The general public may not know all that Ethelbert Miller has done (his karma is vast, wide, and deep; the professional hats he wears are numerous), but I suspect that the Almighty does and keeps this poet's c.v. updated for him. If kept properly, it would probably run for hundreds of single-spaced pages, for he is always on the road to deliver another speech or reading, teach another class, appear on another television program as a public intellectual, or lend his support to yet another arts event. He has a heart as big as all outdoors. Unlike so many writers I've met since the 1970s, who were self-absorbed, narcissistic, vain, egotistical and always self-promoting (and uninterested in the work of others), Ethelbert unfailingly puts others first. For him art is spirit-work. He is always imagining ways to honor his kinsmen and kinswomen in the arts. In the era of Hip Hop, he is an Old School black man, one steeped in (black) American history, one who works to realize the "beloved community," here and abroad, that Martin Luther King Jr. spoke of so eloquently. I think he is also much influenced by the emphasis that James Baldwin placed on the importance of bringing love to race relations. He channels Langston Hughes and Coltrane's "A Love Supreme." He works as indefatigably as W.E.B. Du Bois or ML King Jr., and his work is always in support of social justice and bringing to the community of literary artists on this continent (and other continents) a spirit of cooperation, not competition; compassion, not indifference; and idealism, not cynicism. He understands human suffering. He cares about everyone.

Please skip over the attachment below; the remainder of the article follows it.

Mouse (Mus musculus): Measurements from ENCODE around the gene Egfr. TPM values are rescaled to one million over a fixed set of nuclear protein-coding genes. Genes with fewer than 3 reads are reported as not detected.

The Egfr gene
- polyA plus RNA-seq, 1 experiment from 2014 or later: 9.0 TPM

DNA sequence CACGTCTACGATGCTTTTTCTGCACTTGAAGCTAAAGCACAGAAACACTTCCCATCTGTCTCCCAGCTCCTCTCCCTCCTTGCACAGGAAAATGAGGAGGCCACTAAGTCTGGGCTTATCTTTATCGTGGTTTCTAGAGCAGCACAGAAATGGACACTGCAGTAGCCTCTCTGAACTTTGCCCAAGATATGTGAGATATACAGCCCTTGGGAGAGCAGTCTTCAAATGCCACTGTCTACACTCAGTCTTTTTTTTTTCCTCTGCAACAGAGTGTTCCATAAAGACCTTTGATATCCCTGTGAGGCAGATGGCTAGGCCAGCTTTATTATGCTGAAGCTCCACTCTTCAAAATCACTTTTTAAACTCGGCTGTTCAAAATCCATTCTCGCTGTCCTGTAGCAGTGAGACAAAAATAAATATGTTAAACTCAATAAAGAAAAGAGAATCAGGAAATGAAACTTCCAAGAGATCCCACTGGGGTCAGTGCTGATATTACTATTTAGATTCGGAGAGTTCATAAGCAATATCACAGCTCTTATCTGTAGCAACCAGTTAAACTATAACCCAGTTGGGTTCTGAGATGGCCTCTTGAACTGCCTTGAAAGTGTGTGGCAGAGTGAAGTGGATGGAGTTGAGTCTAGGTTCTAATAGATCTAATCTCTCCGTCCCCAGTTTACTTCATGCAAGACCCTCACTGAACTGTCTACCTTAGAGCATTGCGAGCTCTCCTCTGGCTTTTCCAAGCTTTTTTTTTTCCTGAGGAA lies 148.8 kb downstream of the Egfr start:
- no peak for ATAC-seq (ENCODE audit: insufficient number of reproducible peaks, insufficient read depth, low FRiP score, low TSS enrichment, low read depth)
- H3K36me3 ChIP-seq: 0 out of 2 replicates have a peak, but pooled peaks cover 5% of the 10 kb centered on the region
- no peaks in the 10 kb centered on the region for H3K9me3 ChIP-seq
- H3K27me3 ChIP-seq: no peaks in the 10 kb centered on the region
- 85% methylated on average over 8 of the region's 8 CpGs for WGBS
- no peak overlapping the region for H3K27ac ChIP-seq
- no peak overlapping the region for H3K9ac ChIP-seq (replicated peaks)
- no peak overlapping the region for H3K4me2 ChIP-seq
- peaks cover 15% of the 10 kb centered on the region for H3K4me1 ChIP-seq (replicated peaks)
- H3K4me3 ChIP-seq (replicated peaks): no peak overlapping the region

Since 1974, he has directed the African American Resource Center at Howard University. He chairs the board of the Institute of Policy Studies, a liberal think tank in Washington, D.C. A poet, memoirist, prose writer, editor, and arts ambassador-at-large, he should have long ago received, in my humble opinion, a MacArthur fellowship (I'd wager that he would use that money to financially help other writers and small presses.) In point of fact, he is deserving of a National Medal of Honor for the countless ways he has enriched literary culture, and for the way he has done this which, to my knowledge, has no parallel in American literary history.